The right incentives: how Ontario’s clean energy plan works

The industrial energy transfer certificate (CoVID) is a key piece of the Ontario clean energy plan that the government announced today (June 13). Unlike other subsidies, it’s conditional and pays nothing up front for…

The right incentives: how Ontario's clean energy plan works

The industrial energy transfer certificate (CoVID) is a key piece of the Ontario clean energy plan that the government announced today (June 13). Unlike other subsidies, it’s conditional and pays nothing up front for the clean energy resources it’s proposing. Energy companies agree to transition to cleaner energy sources, and companies must show they’re in line to receive the subsidies if they don’t meet their obligations to transition.

Here’s how it works:

• electricity producers agree to buy a prescribed amount of clean energy for a specified period of time. If the companies don’t meet the commitment, the province increases the amount of subsidies they receive.

• To qualify for funding, Ontario Energy Board certifies the final energy production plan (TPP) must be a “cost-effective” TEP. Cost-effective is based on a number of benchmarks, including the amount of electricity the plan would reduce by.

• Power producers have to meet the requirements for the TEP on time, or they face a penalty.

Ontario is already facing a large supply of renewable energy. Alberta’s IBERIABANK Saskatchewan Power recently announced it is retiring 1,260 megawatts of coal, which means it will retire 678 MW, and that 174 MW of that surplus power will come from the Ontario.

Under the Ontario CoVID plan, a combined total of at least 147 MW of low carbon electricity (coal, hydro and gas) will be up for auction. The government will select the lowest-cost producers, which it expects will include some large natural gas plants. The lowest bid will be eligible for the grant.

Also part of the Ontario CoVID plan is a performance bond requirement for gas plants that must be paid back in full if they don’t hit the mark. The bond requires a performance measurement date of 15 years, which is intended to insure there will be enough financial support from the province to meet the deadline, and to give business and industry the time to transition.

A little counter-intuitively, this means that the government is simply borrowing funds from big electricity producers that they say are now able to repay them with renewed market access. A Reuters report notes that the deadline for the performance bond to be paid back is “imminent,” and the government cannot retroactively change that.

Reducing Alberta’s coal ‘shadow fleet’ It was a disappointing speech, to put it mildly.

Alberta is transitioning to wind and solar at a different pace, but Alberta might still meet its COVID participation targets: a combined total of at least 1,640 MW (wind, solar and hydro) by 2030.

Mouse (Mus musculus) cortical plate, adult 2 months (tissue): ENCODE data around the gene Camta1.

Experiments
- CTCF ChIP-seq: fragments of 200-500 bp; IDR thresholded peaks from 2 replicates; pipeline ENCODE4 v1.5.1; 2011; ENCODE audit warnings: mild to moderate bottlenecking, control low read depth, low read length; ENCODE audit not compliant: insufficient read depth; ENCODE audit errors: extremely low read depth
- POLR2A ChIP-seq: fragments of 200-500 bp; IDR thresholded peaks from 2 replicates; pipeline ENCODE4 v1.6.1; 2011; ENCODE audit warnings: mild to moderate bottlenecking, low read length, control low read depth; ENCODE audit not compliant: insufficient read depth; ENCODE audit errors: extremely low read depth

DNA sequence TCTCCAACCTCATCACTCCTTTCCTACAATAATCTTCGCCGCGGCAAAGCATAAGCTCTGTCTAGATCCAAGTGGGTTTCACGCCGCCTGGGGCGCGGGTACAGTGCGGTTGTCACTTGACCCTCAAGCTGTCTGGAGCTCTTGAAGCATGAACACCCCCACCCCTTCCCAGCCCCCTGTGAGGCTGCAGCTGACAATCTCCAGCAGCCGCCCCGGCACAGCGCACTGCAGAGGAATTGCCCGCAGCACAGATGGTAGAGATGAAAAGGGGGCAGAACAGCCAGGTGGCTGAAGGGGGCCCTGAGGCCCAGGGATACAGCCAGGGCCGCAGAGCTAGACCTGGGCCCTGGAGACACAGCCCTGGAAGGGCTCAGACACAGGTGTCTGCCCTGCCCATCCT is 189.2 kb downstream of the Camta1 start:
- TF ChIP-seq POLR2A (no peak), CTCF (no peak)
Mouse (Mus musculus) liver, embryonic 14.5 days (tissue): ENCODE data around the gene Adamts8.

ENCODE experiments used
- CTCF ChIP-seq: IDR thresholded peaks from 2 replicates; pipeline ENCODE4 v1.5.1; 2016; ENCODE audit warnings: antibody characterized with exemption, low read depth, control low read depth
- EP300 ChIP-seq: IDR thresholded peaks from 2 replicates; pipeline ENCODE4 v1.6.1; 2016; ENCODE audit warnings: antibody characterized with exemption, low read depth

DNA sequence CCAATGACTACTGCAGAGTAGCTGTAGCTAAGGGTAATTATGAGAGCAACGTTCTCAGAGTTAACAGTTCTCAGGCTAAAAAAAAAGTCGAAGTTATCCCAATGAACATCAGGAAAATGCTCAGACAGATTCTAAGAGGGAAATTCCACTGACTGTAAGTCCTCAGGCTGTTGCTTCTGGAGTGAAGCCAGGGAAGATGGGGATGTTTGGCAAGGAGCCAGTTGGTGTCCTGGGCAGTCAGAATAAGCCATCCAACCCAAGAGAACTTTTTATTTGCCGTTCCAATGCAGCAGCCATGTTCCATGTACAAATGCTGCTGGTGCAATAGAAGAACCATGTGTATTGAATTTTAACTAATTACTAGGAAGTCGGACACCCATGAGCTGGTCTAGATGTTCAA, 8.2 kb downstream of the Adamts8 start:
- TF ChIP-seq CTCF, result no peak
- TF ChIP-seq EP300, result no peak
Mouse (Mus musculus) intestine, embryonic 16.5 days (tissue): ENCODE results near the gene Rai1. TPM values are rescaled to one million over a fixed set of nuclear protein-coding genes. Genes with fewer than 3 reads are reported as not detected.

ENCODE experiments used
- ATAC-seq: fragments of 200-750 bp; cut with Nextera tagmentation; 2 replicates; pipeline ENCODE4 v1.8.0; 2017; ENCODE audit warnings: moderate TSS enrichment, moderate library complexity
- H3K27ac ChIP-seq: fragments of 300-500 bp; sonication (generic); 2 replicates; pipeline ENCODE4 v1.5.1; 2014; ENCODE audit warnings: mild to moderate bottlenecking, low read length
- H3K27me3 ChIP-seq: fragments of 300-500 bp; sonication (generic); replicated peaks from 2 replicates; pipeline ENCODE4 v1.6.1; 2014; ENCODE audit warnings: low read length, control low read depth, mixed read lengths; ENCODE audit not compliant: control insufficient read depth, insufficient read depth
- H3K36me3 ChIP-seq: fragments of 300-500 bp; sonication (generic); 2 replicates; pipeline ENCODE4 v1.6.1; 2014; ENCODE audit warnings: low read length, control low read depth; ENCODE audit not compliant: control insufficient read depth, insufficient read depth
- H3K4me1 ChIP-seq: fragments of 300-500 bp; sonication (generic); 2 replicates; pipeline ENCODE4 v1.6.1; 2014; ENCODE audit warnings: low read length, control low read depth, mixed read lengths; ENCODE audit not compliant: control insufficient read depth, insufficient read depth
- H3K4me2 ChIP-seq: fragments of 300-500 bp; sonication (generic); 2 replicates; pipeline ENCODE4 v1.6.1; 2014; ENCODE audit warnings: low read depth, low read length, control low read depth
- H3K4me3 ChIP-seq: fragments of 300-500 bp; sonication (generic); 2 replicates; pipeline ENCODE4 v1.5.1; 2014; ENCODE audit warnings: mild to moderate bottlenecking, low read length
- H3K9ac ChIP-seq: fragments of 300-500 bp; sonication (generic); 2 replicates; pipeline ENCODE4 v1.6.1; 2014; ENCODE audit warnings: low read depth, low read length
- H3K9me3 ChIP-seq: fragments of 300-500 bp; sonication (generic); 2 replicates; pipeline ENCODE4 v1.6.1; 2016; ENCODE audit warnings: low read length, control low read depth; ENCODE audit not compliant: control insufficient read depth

Today’s announcement was a tremendous step forward for Ontario’s clean energy policy, and it’s a big step forward for the province’s economic prospects.

The government is working with the Canadian Association of Physicians for the Environment to make sure the certificate will provide benefits that are durable, strong, quantifiable and effective, which will make it even more appealing.

The government expects large-scale solar and wind will capture up to 40% of all green energy generation in Ontario, because of new lower-cost credits that are expected to compete favourably against fossil fuel generation.

That’s fantastic. If true, that’s really groundbreaking stuff. However, to achieve that will require more tools that don’t exist today. For example, the program needs to adapt to scale and don’t depend on larger and larger purchasers.

In the energy sector, context is more important than previous economic downturns because of massive technological change. The program needs to be flexible enough to move with the growth of renewable energy supply.

On the value side, payments under this program should be based on the total costs (not just the net present value), which means that projects should be subject to the same financial pressures as capital projects in any other business. Also, there should be greater equity participation in projects rather than depending on governments.

These are all important points that are not covered by the Ontario CoVIDs program. Getting them right will be key to its success.

Energy commissioner Frank Glowacki’s latest report on Ontario’s energy cost and carbon pricing plan called for incentives to be better tailored to energy sector players. Today’s announcement shows those ideas have been embraced. Ontarians can now look forward to seeing how they fare.

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